Providing the datasource is valid and the underlying data exists, proving this and a password to a
Workspace instance will yield an
Archive instance. Implementing support for new datasources is trivial as they all support the same interface.
Operations and command generation
When an archive is being worked with (items being created, edited and destroyed), commands are generated and stored in the delta history so that the next time the archive is opened, the same state can be reached.
var groupA = archive.createGroup("Group A");
The first part of the command is the name of the operation:
cgr means create-group and
sep means set-entry-property. Commands operate on items (groups or entries), which have IDs. Items are identified by UUIDs (v4) in Buttercup archives so they can be referenced directly from the deltas (flat structure).
groupA.delete() command in the example - We can delete a group without deleting the entries inside of it. Since the in-memory archive is a tree, all leaves on a branch are removed by deleting the parent. As the archive grows in size (history length) it can eventually be flattened so that created-and-deleted items can be removed from the history altogether.
Let’s see an example going the other direction:
cgr 0 4b38b5d0-8cbd-44fc-a1f3-51d18c5b929e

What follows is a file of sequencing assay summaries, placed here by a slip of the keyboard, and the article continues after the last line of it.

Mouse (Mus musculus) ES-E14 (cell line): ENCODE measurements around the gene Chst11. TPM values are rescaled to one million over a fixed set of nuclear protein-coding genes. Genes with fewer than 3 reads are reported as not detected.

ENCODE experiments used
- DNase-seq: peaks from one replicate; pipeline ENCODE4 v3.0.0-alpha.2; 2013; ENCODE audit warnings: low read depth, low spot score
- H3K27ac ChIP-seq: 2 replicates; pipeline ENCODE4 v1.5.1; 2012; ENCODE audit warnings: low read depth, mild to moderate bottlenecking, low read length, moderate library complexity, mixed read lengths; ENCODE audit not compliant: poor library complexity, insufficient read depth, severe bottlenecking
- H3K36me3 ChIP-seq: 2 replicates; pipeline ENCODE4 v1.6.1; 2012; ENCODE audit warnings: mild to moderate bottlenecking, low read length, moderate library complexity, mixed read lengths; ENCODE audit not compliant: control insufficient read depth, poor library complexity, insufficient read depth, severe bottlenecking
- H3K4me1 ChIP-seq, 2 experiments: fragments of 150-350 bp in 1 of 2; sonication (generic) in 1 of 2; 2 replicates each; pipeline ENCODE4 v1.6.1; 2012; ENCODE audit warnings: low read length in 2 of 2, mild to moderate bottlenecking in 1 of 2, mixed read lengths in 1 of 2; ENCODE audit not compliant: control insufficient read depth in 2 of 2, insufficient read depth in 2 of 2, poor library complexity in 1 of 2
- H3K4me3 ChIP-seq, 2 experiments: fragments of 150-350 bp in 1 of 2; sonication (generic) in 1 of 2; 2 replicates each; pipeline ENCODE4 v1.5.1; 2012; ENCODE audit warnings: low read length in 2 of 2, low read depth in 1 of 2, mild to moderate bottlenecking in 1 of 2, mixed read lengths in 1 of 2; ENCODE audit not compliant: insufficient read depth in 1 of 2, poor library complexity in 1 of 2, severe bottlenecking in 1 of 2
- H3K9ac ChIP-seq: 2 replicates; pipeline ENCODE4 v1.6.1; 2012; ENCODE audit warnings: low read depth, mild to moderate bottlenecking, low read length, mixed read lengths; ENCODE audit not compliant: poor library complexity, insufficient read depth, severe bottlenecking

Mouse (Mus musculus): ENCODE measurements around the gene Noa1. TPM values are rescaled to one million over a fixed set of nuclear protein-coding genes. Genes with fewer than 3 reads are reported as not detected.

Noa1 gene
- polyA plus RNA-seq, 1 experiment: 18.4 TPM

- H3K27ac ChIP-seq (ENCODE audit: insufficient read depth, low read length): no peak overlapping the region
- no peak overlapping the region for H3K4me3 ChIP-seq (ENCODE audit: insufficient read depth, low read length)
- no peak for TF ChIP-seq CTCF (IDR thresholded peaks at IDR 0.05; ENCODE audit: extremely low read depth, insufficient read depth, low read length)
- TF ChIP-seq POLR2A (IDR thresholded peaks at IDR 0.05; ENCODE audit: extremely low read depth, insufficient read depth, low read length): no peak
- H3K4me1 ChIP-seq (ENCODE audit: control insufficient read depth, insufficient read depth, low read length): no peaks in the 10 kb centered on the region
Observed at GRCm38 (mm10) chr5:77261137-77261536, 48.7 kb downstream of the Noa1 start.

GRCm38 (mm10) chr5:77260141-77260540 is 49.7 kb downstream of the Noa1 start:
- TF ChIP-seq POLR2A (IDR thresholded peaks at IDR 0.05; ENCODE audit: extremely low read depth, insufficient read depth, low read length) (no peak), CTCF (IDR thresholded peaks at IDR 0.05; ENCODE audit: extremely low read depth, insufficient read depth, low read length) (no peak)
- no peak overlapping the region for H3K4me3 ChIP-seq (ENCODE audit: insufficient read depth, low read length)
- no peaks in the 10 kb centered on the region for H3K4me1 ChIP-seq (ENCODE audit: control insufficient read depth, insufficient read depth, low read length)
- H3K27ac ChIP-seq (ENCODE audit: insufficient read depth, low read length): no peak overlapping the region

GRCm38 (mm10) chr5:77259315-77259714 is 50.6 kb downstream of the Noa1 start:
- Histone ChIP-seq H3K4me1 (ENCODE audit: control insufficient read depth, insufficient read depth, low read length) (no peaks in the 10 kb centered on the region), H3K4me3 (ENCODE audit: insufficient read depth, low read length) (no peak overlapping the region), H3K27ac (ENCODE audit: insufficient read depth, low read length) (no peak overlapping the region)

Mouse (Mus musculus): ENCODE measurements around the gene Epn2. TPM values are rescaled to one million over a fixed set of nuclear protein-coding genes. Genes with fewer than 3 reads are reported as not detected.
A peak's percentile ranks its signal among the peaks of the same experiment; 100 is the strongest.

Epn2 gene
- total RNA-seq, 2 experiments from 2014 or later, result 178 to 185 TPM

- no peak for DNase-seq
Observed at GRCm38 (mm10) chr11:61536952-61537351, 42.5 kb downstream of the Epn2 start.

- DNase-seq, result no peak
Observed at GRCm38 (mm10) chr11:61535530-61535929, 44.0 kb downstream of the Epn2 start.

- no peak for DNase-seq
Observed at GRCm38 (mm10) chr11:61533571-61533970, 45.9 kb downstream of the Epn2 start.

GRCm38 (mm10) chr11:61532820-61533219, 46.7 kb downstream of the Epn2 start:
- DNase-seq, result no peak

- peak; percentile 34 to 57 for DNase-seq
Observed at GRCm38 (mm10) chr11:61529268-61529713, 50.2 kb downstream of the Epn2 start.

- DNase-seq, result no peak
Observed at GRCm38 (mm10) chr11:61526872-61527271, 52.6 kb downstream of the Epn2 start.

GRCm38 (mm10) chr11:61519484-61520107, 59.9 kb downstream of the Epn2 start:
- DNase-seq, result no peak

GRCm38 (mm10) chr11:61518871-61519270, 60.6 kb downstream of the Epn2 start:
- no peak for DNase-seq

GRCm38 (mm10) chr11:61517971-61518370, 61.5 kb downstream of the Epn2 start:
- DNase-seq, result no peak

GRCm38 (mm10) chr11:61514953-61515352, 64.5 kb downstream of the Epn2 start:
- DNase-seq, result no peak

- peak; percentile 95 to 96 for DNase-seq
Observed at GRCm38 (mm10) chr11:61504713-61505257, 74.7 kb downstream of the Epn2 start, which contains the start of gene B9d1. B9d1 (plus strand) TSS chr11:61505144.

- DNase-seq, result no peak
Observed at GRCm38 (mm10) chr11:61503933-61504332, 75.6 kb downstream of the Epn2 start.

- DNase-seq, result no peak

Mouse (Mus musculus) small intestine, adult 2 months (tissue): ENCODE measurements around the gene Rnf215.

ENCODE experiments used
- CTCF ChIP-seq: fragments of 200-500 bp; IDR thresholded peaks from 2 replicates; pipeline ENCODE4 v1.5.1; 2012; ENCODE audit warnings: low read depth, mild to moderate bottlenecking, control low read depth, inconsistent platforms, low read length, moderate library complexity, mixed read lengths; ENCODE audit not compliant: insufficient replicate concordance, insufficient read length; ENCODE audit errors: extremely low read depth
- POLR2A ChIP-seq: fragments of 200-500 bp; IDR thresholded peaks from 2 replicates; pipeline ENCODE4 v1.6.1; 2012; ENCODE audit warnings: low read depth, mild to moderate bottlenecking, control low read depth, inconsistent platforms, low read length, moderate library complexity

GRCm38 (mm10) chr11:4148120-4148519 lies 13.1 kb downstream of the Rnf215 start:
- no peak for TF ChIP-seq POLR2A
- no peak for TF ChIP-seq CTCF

The tree structure that this set of deltas forms is this:
The sequence of actions here is quite straightforward:
- Create a group, in root, title it “Item 1”
- Create a group, in root, title it “Item 2”
- Create an entry in “Item 2”, title it “The only entry”
- Move “Item 2” into “Item 1”
This process is how Buttercup interacts with the saved state of archives.
Saving an archive to an encrypted state
The process of storing the credentials of a user is perhaps one of the most important aspects of how a password manager works.
From memory to disk, Buttercup starts by optimising the history list - it strips all superfluous commands from early on in the history, and ensures the resulting archive remains the name. For instance, if an archive has 1500 lines of historical commands, Buttercup will flatten the first 1000 and leave the last 500 untouched.
Once the archive has been cleaned up, it’s convered into a text file (in memory) and compressed using GZIP. This drastically reduces the size of the archive.
After compression, Buttercup performs text encryption using the AES Cipher-Block-Chaining algorithm with a 256bit key. The key is salted and prepared with many rounds of PBKDF2 before being passed to the encryption method, and a SHA-256 HMAC is prepared over all of the stored & encrypted data.
Before writing the encrypted contents to their destination, a header prefixed to the file contents. This is the final phase of encryption, and decryption obviously occurs in reverse order.
In the very near future
Buttercup will be a cross-platform solution to password archive management, and NodeJS can help us cover the desktop environments. Where NodeJS current falters is the mobile application realm, where we’ll most likely build native applications and frameworks for Buttercup. Keep an eye out for my posts on building Buttercup in Objective-C and possibly Java.